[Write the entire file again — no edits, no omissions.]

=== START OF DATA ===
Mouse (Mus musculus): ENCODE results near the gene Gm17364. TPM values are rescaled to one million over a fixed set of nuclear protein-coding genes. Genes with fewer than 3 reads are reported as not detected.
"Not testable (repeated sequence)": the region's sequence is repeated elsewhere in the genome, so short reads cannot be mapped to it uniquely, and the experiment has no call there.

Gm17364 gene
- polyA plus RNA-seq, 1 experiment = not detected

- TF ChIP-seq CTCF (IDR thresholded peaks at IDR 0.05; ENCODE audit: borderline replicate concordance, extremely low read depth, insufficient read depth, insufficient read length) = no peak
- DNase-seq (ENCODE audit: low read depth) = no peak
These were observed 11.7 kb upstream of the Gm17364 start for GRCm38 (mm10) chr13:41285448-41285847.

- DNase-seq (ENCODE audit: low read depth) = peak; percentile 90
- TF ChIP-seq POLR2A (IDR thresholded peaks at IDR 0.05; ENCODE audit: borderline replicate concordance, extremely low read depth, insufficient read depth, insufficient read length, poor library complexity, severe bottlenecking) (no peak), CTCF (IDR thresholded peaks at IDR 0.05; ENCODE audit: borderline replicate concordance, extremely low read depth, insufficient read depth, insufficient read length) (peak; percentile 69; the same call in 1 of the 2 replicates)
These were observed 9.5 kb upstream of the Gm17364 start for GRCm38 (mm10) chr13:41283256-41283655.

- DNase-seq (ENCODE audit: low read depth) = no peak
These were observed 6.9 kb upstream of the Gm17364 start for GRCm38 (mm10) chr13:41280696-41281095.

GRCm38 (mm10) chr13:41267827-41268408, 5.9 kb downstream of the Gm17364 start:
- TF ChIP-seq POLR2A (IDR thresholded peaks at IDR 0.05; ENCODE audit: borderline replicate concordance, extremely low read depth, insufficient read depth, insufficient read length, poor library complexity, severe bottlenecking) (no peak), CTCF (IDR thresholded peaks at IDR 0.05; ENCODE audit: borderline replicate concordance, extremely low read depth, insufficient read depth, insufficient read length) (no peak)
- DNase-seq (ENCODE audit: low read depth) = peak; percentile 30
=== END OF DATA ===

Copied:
Mouse (Mus musculus): ENCODE results near the gene Gm17364. TPM values are rescaled to one million over a fixed set of nuclear protein-coding genes. Genes with fewer than 3 reads are reported as not detected.
"Not testable (repeated sequence)": the region's sequence is repeated elsewhere in the genome, so short reads cannot be mapped to it uniquely, and the experiment has no call there.

Gm17364 gene
- polyA plus RNA-seq, 1 experiment = not detected

- TF ChIP-seq CTCF (IDR thresholded peaks at IDR 0.05; ENCODE audit: borderline replicate concordance, extremely low read depth, insufficient read depth, insufficient read length) = no peak
- DNase-seq (ENCODE audit: low read depth) = no peak
These were observed 11.7 kb upstream of the Gm17364 start for GRCm38 (mm10) chr13:41285448-41285847.

- DNase-seq (ENCODE audit: low read depth) = peak; percentile 90
- TF ChIP-seq POLR2A (IDR thresholded peaks at IDR 0.05; ENCODE audit: borderline replicate concordance, extremely low read depth, insufficient read depth, insufficient read length, poor library complexity, severe bottlenecking) (no peak), CTCF (IDR thresholded peaks at IDR 0.05; ENCODE audit: borderline replicate concordance, extremely low read depth, insufficient read depth, insufficient read length) (peak; percentile 69; the same call in 1 of the 2 replicates)
These were observed 9.5 kb upstream of the Gm17364 start for GRCm38 (mm10) chr13:41283256-41283655.

- DNase-seq (ENCODE audit: low read depth) = no peak
These were observed 6.9 kb upstream of the Gm17364 start for GRCm38 (mm10) chr13:41280696-41281095.

GRCm38 (mm10) chr13:41267827-41268408, 5.9 kb downstream of the Gm17364 start:
- TF ChIP-seq POLR2A (IDR thresholded peaks at IDR 0.05; ENCODE audit: borderline replicate concordance, extremely low read depth, insufficient read depth, insufficient read length, poor library complexity, severe bottlenecking) (no peak), CTCF (IDR thresholded peaks at IDR 0.05; ENCODE audit: borderline replicate concordance, extremely low read depth, insufficient read depth, insufficient read length) (no peak)
- DNase-seq (ENCODE audit: low read depth) = peak; percentile 30